What I learned in 10 years of training clients or do not make the same mistakes!

nutrient-timing
Hello again,

I am not sure whether it is the sudden onset of fall/end of summer or simply a mild case of melancholia that prompted me to write this one, but I decided to take a walk down memory lane and I see if I actually learned something in the 1000s of hours I spent on the gym floor.

So, let’s see!

1. Whole body workouts rule

Luckily that was one thing I realized rather early. Most people do not have the time or energy to train more often than twice a week  so split will actually hurt them more than put them on the gains train. Two whole body workouts a week are an excellent starting point; as the client becomes more serious or committed, you can do a push pull/leg routine.

2. Look at the person not the body

When I started in the fitness industry many, many moons ago, I was rather quick to judge people or to fat shame. Coming from a pro sports background I could never understand how people could not put a few healthy meals and decent workouts together. 
As I got older, I became more aware of everyone’s individual struggles and took a few steps back to consider what is really going in this persons life. During the Lehmann Brothers meltdown in 2008, most of my Wall Street clients were so beat up, that I had to half their workloads for a few months. Had we trained with full speed ahead I would have lost half my clientele due to injury or overload. 
In the end, like most people, I can hardly figure out my own life, so who am I to judge you?

3. Assist, but do not enable 

However, I feel it is a fine line between being compassionate and becoming an enabler. 
While you need to understand the whole picture in someone’s life before making a recommendation as to diet and training, I also do not think that destructive behaviors should be excused. If you are allergic to nuts, do not eat nuts. If you know that booze is your weakness and your friends drink, they may not have your best interest at hand. As a coach you’ll have to walk a fine line between helping and getting too involved, but you must treat people like adults. 
4. Be inconvenient
Neat how the arguments build on each other, right? 
As a coach, you have to call a spade a spade, within the context of life. So no, you did not build four lbs of muscle last week and you did not do great with your diet. By the same token, if the client is immersed in a 80-hour a week work project and can only squeeze in one workout, he or she should be commended not scolded for missing two workouts.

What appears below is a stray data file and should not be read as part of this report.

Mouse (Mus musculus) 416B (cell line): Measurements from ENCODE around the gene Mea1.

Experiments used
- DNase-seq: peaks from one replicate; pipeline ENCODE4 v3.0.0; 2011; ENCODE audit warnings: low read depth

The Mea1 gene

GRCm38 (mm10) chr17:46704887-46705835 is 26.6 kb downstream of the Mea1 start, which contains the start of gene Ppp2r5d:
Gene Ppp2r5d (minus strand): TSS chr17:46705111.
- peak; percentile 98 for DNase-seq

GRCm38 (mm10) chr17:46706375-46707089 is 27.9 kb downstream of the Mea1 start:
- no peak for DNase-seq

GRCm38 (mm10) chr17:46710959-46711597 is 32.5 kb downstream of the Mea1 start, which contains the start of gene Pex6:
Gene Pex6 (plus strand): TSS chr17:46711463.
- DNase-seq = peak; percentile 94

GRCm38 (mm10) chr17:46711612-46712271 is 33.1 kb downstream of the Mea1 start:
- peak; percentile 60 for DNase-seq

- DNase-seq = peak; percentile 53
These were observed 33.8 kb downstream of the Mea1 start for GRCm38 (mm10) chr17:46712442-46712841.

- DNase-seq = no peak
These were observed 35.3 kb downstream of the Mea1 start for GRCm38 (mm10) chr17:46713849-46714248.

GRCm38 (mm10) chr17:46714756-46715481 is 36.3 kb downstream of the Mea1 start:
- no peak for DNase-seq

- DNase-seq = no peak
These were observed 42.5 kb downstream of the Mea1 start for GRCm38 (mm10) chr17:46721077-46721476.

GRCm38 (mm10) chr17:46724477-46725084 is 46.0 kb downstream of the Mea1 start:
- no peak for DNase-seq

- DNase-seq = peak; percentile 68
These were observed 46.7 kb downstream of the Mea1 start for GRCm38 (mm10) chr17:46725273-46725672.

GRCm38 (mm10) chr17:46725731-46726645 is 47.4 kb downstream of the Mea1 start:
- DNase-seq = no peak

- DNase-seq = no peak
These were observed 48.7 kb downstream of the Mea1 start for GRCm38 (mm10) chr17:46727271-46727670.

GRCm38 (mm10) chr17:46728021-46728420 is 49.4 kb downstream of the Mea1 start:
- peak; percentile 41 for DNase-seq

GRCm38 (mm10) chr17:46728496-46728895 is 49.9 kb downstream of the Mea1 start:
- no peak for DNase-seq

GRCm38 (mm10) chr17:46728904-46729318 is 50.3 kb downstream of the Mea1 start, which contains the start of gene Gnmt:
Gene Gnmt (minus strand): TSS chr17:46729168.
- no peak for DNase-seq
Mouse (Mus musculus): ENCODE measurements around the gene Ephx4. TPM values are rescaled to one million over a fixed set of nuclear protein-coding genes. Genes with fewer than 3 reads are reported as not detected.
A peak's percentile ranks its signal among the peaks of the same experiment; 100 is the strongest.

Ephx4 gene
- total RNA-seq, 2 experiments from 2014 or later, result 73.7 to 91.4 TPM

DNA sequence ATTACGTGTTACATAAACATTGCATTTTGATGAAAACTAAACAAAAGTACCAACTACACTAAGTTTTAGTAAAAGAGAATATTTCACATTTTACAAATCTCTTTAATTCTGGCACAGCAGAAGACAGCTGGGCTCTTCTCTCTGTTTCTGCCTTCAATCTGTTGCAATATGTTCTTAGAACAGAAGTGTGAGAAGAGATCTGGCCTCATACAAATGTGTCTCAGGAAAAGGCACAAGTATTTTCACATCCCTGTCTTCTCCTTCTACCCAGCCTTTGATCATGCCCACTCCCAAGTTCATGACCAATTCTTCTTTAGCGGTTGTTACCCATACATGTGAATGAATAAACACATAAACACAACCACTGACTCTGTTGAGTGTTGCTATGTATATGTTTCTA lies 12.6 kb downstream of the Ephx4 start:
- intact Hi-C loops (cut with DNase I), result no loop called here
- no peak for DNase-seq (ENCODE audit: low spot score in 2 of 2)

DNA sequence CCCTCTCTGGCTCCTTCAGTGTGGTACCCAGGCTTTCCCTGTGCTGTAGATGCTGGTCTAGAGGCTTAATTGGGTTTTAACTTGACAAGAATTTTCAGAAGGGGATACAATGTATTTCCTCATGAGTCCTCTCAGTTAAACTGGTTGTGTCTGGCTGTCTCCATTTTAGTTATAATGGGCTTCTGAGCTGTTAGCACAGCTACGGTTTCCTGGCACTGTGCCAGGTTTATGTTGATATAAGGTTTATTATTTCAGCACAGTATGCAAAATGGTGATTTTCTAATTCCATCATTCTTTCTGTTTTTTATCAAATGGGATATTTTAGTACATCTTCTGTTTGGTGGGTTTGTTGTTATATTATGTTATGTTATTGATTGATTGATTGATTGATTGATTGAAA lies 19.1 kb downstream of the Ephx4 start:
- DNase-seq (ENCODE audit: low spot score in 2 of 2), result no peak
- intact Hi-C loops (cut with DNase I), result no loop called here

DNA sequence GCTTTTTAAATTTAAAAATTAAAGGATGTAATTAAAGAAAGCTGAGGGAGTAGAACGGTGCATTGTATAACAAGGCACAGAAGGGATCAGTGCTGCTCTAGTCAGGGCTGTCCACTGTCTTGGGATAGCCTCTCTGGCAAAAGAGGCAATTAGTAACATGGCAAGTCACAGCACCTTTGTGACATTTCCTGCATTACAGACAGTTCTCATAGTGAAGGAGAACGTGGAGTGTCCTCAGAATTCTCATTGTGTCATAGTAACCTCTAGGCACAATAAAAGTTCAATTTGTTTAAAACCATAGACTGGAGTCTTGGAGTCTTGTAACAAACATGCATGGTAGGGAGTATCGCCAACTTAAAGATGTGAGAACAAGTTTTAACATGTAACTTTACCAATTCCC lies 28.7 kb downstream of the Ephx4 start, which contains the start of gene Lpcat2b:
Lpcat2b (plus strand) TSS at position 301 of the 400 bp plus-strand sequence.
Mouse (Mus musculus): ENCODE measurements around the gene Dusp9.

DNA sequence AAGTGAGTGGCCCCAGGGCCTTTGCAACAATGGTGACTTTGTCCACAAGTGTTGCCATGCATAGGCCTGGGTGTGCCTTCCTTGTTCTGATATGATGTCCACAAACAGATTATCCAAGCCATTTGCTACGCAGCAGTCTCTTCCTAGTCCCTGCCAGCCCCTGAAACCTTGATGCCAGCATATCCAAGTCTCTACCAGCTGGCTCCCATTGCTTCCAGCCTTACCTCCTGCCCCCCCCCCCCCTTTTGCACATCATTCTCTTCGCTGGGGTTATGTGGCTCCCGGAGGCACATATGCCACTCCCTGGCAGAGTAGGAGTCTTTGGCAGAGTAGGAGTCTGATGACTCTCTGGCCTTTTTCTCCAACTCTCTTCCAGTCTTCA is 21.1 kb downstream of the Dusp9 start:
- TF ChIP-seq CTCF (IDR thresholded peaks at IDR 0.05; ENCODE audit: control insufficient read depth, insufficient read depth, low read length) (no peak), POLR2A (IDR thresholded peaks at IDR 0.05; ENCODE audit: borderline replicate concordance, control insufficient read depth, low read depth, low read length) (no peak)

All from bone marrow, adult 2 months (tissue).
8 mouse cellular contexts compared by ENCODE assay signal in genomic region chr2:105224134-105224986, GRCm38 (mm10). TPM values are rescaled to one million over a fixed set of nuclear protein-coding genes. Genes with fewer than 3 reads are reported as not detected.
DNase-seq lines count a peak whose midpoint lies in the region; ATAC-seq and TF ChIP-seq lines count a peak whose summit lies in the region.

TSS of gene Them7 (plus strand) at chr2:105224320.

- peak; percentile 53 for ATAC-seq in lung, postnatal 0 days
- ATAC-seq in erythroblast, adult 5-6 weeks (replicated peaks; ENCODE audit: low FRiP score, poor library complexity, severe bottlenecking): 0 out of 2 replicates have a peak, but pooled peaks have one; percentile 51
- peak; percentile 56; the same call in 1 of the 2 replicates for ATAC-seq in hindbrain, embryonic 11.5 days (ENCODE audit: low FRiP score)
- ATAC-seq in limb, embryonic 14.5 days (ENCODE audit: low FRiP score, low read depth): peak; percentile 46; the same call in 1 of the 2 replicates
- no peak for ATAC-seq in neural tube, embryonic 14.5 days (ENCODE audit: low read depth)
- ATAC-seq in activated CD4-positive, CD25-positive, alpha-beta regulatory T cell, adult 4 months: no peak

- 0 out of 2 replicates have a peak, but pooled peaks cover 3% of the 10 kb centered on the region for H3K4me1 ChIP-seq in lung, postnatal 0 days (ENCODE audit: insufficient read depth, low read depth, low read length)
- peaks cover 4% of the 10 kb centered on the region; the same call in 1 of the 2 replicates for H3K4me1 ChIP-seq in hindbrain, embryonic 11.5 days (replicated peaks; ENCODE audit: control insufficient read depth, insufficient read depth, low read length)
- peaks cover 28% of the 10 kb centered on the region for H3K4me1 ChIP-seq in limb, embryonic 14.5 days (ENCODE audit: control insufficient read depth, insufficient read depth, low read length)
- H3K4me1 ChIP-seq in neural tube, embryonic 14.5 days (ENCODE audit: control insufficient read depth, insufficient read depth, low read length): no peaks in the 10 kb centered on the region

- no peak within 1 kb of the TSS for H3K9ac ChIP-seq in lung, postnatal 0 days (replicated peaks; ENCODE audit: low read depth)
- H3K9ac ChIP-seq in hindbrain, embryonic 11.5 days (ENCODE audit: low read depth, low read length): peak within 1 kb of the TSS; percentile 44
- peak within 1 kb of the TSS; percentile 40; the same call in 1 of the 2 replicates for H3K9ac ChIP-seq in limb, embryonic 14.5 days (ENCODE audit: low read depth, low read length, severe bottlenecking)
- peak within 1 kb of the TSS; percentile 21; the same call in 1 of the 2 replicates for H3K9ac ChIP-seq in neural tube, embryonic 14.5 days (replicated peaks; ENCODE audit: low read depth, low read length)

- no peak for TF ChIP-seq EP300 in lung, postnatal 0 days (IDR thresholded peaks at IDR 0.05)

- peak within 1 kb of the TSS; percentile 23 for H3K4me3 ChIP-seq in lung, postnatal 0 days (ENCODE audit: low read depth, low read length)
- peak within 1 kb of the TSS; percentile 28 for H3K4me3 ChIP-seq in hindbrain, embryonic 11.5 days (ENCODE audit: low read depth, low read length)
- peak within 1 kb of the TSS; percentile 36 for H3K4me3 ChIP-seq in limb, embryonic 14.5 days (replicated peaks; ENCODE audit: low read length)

5. Be prepared to be disappointed

As with everything in life, there will be let downs. Sometimes trainees will disappear on you or simply not take to the program. As long as you can honestly say that you did everything within your power to give them the possibility to succeed you’ll get a free “out-of-jail” card.

6. Be prepared to be surprised

And then there are those that you would not have thought in your wildest dreams that they could or would succeed and there they are, three years later looking awesome!

7. It is not about you, but about the client

Leave your ego at the door, design what works for the client, and only look at your mirror reflection just a little bit :). 
A good coach will see himself as a sherpa that guides the client to the goal the client picked. However, once you agree on a goal, you are the boss. This does not mean it is your way or the highway, but someone has to be in charge.

8. Enjoy the journey

Creating a physique is a never ending quest, since there is no end or world record to be broken. 
But neverending is not a negative, it opens the possibility for constantly learning and bettering yourself. Personally, getting involved in fitness was the best thing that ever happened to me, as it it enabled me to travel the world, meet great people, fall deep and pick myself back up, build a business, and get paid for my hobby. Plus, I wear shorts to work! 

9. Pull ups rule

Nothing has improved my upper body more than pull ups. 

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